Hawaiian Music Collection - Farden Sisters: Group Biography

The Farden sisters include Irmgard (Irmgard Farden Aluli, 1911-2001), Emma, Edna, Margaret, Diana, and Annette. They were born in the early 1900s and raised on the western coast of Maui. The children learned music through their parent's love of music and as a way to enjoy family time together, becoming Hawaii's foremost family in singers, dancers and composers. Only two of the sisters, Edna and Margaret, ever had formal musical training. Annette (Annie) was known for being the clown and won the Hawaiian Music Foundation's 1977 Aloha award for outstanding contribution to the development of Hawaiian music. Irmgard remembers visiting with Queen Liliuokalani as a girl and was a prolific song writer, writing over three hundred songs. Emma continued to perform on Maui throughout much of her life. Diana didn't perform as much as her other sisters although she and Irmgard were members of the Annie Kerr Trio in the twenties. Diana was honored by the Hawaiian Academy of Recording Arts with a lifetime achievement award in 1991. The sisters performed together and separately in various groups throughout their lives but are known for their group called the Farden Sisters that performed in the 1950s. Their favorite song was Puamana, a song that spoke of their childhood home, the love they felt there and dancing in the moonlight under the shadow of the eleven palm trees planted for each child of the Farden family.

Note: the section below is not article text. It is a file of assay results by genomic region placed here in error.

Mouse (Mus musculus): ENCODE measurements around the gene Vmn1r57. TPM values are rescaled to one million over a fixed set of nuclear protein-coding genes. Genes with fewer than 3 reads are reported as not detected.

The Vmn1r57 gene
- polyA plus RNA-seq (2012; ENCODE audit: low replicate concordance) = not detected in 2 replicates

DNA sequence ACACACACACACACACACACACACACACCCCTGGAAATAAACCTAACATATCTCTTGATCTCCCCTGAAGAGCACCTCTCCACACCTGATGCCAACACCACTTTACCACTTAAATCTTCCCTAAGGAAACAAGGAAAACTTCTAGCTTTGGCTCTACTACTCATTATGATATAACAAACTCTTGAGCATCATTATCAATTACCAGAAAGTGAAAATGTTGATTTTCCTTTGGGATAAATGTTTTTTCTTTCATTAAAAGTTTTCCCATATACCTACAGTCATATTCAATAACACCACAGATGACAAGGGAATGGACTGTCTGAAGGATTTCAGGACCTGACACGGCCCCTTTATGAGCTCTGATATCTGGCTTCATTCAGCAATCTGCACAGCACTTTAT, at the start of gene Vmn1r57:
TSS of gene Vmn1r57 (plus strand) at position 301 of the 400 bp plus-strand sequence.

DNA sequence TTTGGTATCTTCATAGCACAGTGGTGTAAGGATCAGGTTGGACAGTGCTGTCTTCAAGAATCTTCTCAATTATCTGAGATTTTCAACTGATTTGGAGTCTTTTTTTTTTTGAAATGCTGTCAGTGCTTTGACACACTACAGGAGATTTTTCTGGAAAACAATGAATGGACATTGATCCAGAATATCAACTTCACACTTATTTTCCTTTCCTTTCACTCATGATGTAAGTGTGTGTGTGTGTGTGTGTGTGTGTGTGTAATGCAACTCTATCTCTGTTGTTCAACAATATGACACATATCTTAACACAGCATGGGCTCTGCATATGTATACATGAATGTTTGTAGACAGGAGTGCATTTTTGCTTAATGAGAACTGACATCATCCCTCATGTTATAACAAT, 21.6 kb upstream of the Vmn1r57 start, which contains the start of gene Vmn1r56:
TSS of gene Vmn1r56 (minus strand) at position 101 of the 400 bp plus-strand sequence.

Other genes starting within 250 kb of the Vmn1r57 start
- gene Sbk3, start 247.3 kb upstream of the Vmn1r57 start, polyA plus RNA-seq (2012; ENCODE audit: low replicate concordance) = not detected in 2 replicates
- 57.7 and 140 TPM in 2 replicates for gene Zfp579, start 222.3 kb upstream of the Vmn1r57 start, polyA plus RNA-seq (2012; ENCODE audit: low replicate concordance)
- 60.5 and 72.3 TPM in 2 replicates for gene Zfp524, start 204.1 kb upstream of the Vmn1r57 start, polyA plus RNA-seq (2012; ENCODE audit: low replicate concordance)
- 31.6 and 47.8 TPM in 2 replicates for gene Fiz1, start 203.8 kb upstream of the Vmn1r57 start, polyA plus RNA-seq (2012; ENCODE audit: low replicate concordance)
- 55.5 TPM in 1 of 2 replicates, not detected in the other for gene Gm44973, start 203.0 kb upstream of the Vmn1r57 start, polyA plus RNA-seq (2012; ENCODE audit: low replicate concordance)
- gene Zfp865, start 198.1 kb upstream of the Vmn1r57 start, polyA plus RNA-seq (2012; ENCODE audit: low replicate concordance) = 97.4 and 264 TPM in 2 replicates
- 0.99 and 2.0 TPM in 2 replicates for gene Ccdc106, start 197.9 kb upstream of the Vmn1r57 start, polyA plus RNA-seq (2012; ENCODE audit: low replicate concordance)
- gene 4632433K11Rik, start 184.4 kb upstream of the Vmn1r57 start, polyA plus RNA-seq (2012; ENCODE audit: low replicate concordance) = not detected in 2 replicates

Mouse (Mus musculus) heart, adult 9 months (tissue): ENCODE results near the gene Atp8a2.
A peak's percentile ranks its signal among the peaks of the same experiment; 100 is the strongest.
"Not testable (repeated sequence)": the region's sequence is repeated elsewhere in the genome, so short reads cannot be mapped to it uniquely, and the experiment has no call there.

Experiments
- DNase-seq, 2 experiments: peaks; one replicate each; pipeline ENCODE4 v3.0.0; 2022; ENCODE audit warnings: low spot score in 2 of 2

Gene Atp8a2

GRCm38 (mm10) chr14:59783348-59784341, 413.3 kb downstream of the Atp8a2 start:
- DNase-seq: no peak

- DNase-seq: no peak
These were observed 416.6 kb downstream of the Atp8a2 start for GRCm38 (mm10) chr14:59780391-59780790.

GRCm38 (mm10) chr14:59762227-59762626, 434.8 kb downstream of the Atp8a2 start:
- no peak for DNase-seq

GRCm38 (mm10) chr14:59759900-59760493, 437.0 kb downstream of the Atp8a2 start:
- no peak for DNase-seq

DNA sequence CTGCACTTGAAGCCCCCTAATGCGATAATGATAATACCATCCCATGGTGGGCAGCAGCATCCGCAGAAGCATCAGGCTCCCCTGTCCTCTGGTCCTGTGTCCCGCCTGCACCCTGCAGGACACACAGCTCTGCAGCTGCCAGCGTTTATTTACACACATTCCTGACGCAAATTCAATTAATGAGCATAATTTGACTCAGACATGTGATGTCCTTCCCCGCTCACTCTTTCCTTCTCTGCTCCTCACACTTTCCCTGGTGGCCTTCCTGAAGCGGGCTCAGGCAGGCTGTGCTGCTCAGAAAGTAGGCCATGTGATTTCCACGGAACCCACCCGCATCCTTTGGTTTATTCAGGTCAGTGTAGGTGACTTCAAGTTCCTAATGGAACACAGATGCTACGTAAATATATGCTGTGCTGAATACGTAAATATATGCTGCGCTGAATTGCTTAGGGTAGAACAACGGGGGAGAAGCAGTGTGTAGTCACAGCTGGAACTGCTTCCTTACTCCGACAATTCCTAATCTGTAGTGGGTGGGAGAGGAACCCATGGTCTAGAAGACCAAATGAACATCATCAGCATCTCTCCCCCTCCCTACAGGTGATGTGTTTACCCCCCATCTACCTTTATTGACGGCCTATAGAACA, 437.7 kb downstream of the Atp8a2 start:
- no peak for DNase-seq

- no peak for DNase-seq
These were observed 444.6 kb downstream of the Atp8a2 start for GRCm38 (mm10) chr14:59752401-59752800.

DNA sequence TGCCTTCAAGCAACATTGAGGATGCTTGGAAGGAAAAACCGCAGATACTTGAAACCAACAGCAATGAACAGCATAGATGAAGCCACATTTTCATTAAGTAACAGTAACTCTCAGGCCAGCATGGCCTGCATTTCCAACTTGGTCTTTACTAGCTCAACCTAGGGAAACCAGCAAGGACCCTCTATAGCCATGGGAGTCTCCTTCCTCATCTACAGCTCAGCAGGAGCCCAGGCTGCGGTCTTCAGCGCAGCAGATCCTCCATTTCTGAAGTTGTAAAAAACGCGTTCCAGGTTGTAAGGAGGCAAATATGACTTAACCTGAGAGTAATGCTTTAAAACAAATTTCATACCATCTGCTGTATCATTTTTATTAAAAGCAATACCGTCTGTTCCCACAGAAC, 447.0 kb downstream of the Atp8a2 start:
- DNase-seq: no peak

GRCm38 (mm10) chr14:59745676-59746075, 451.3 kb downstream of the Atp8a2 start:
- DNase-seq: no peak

Honolulu Advertiser 3/13/90 and 12/31/93, New York Times 10/31/01, and Honolulu Star-Bulletin 10/31/00.